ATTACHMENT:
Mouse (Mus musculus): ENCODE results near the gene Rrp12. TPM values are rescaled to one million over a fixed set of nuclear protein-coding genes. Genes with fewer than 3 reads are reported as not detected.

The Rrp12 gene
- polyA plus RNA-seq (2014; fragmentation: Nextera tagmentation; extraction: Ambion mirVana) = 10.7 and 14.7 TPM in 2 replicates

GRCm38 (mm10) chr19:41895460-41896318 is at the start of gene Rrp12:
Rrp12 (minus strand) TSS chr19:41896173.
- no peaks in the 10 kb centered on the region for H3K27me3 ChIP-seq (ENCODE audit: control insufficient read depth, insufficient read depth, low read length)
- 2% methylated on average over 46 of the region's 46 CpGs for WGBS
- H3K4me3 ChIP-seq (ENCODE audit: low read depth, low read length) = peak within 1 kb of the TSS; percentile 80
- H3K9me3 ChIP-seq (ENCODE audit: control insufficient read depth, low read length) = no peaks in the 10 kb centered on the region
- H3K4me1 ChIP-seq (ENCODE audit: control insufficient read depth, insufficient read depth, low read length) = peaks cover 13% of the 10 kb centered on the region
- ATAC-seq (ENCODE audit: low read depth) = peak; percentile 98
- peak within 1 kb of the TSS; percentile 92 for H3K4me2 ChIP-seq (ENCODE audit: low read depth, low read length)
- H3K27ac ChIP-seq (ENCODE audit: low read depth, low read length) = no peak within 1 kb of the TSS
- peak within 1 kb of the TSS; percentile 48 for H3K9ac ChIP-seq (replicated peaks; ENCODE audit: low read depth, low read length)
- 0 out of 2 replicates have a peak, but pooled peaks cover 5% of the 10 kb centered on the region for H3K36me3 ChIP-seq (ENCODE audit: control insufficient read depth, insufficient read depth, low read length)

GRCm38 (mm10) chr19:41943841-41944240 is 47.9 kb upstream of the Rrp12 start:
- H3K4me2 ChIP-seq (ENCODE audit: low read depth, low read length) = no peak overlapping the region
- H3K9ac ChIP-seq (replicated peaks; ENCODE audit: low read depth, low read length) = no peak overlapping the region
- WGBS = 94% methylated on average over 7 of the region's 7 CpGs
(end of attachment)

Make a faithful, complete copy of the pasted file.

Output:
Mouse (Mus musculus): ENCODE results near the gene Rrp12. TPM values are rescaled to one million over a fixed set of nuclear protein-coding genes. Genes with fewer than 3 reads are reported as not detected.

The Rrp12 gene
- polyA plus RNA-seq (2014; fragmentation: Nextera tagmentation; extraction: Ambion mirVana) = 10.7 and 14.7 TPM in 2 replicates

GRCm38 (mm10) chr19:41895460-41896318 is at the start of gene Rrp12:
Rrp12 (minus strand) TSS chr19:41896173.
- no peaks in the 10 kb centered on the region for H3K27me3 ChIP-seq (ENCODE audit: control insufficient read depth, insufficient read depth, low read length)
- 2% methylated on average over 46 of the region's 46 CpGs for WGBS
- H3K4me3 ChIP-seq (ENCODE audit: low read depth, low read length) = peak within 1 kb of the TSS; percentile 80
- H3K9me3 ChIP-seq (ENCODE audit: control insufficient read depth, low read length) = no peaks in the 10 kb centered on the region
- H3K4me1 ChIP-seq (ENCODE audit: control insufficient read depth, insufficient read depth, low read length) = peaks cover 13% of the 10 kb centered on the region
- ATAC-seq (ENCODE audit: low read depth) = peak; percentile 98
- peak within 1 kb of the TSS; percentile 92 for H3K4me2 ChIP-seq (ENCODE audit: low read depth, low read length)
- H3K27ac ChIP-seq (ENCODE audit: low read depth, low read length) = no peak within 1 kb of the TSS
- peak within 1 kb of the TSS; percentile 48 for H3K9ac ChIP-seq (replicated peaks; ENCODE audit: low read depth, low read length)
- 0 out of 2 replicates have a peak, but pooled peaks cover 5% of the 10 kb centered on the region for H3K36me3 ChIP-seq (ENCODE audit: control insufficient read depth, insufficient read depth, low read length)

GRCm38 (mm10) chr19:41943841-41944240 is 47.9 kb upstream of the Rrp12 start:
- H3K4me2 ChIP-seq (ENCODE audit: low read depth, low read length) = no peak overlapping the region
- H3K9ac ChIP-seq (replicated peaks; ENCODE audit: low read depth, low read length) = no peak overlapping the region
- WGBS = 94% methylated on average over 7 of the region's 7 CpGs